100 Cool Worlds Found Near the Sun

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Artist’s impression of one of this study’s superlative discoveries, the oldest known wide separation white dwarf plus cold brown dwarf pair. The small white orb represents the white dwarf (the remnant of a long-dead Sun-like star), while the brown/orange foreground object is the newly discovered brown dwarf companion. This faint brown dwarf was previously overlooked until it was spotted by citizen scientists because it lies right within the plane of the Milky Way. Credit: NOIRLab/NSF/AURA/P. Marenfeld; acknowledgment: William Pendrill

With the help of citizen scientists, astrophysicists have discovered about 100 cool worlds in the Sun’s neighborhood. They’re brown dwarfs, sometimes referred to as “failed stars,” which are objects that are more massive than planets but lighter than stars.

The citizen scientists who made the discovery are data-sleuthing volunteers participating in Backyard Worlds: Planet 9, a citizen science project. Their discovery bridges a previously empty gap in the range of low-temperature brown dwarfs, identifying a long-sought missing link within the brown dwarf population.

Follow-up observations, including data from W.M. Keck Observatory on Maunakea in Hawai‘i, reveal some of them are among the coolest brown dwarfs ever discovered with temperatures nearly as cool as Earth’s – cool enough to harbor water clouds.


These free-floating worlds are located just 23-60 light-years away from the Sun.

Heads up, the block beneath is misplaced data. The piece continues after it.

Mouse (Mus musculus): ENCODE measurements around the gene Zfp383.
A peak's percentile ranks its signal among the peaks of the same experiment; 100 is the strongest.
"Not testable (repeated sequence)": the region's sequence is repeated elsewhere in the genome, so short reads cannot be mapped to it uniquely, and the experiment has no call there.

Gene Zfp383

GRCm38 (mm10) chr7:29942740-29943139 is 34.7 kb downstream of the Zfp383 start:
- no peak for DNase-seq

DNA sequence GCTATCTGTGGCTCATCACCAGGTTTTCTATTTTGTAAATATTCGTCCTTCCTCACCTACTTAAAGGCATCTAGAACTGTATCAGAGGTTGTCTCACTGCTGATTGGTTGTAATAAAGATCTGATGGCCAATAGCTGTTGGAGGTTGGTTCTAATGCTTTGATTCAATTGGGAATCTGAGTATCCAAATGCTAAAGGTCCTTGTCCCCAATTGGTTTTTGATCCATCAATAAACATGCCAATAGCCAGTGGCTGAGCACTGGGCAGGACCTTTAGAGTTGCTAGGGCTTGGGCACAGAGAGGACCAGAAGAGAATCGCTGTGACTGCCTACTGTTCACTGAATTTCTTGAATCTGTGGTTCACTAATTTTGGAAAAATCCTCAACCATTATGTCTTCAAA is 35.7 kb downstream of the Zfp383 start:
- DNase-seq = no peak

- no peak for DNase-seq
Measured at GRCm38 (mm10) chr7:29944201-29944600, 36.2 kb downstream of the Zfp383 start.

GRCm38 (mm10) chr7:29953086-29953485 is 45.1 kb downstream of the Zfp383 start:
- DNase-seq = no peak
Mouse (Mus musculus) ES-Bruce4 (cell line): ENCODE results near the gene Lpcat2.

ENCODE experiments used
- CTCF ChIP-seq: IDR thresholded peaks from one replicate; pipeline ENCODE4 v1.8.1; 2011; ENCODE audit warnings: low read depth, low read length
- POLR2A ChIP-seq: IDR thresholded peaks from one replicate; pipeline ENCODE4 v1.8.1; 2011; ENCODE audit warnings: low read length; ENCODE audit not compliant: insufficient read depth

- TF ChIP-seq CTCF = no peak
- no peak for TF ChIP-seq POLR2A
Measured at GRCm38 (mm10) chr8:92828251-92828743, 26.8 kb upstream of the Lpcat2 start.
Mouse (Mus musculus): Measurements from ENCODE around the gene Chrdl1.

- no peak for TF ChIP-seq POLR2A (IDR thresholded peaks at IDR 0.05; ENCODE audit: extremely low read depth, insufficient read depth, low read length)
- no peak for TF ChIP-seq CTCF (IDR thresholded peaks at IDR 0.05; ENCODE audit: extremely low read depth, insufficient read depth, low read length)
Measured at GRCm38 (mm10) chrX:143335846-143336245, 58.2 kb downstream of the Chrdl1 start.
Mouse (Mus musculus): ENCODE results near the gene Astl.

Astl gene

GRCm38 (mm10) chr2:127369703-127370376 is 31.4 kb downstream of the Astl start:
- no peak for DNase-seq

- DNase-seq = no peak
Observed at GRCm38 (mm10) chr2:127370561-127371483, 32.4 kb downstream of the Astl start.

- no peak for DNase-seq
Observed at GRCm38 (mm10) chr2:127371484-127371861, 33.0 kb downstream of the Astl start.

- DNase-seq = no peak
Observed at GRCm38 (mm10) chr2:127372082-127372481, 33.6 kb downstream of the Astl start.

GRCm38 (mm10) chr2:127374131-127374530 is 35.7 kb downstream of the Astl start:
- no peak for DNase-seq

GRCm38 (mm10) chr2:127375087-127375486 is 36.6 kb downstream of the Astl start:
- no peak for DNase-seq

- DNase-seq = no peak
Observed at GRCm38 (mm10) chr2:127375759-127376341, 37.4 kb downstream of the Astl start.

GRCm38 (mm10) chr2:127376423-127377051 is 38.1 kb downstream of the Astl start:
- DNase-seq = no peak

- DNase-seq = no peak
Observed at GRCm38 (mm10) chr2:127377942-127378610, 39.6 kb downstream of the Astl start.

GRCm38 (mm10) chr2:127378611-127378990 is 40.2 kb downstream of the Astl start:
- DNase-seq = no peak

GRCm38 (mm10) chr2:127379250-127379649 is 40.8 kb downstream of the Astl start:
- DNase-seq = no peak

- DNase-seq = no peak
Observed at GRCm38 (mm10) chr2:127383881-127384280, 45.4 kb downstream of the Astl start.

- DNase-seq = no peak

The study will be published in the Aug. 20, 2020 issue of The Astrophysical Journal and is available in preprint format on

“Discovering and characterizing astronomical objects near the Sun is fundamental to our understanding of our place in, and the history of, the universe,” a press release from W.M. Keck Observatory stated. “Yet astronomers are still unearthing new residents of the solar neighborhood.”


To identify several of the faintest and coolest of the newly discovered brown dwarfs, UC San Diego’s Professor of Physics Adam Burgasser and researchers from the Cool Star Lab used Keck Observatory’s sensitive Near-Infrared Echellette Spectrometer, or NIRES, instrument.

“We used the NIRES spectra to measure the temperature and gases present in their atmospheres. Each spectrum is essentially a fingerprint that allows us to distinguish a cool brown dwarf from other kinds of stars,” said Burgasser, a co-author of the study.

These cool worlds, lead author Aaron Meisner from the National Science Foundation’s NOIRLab said, offer the opportunity for new insights into the formation and atmospheres of planets beyond the solar system.


“This collection of cool brown dwarfs also allows us to accurately estimate the number of free-floating worlds roaming interstellar space near the Sun,” Meisner said.

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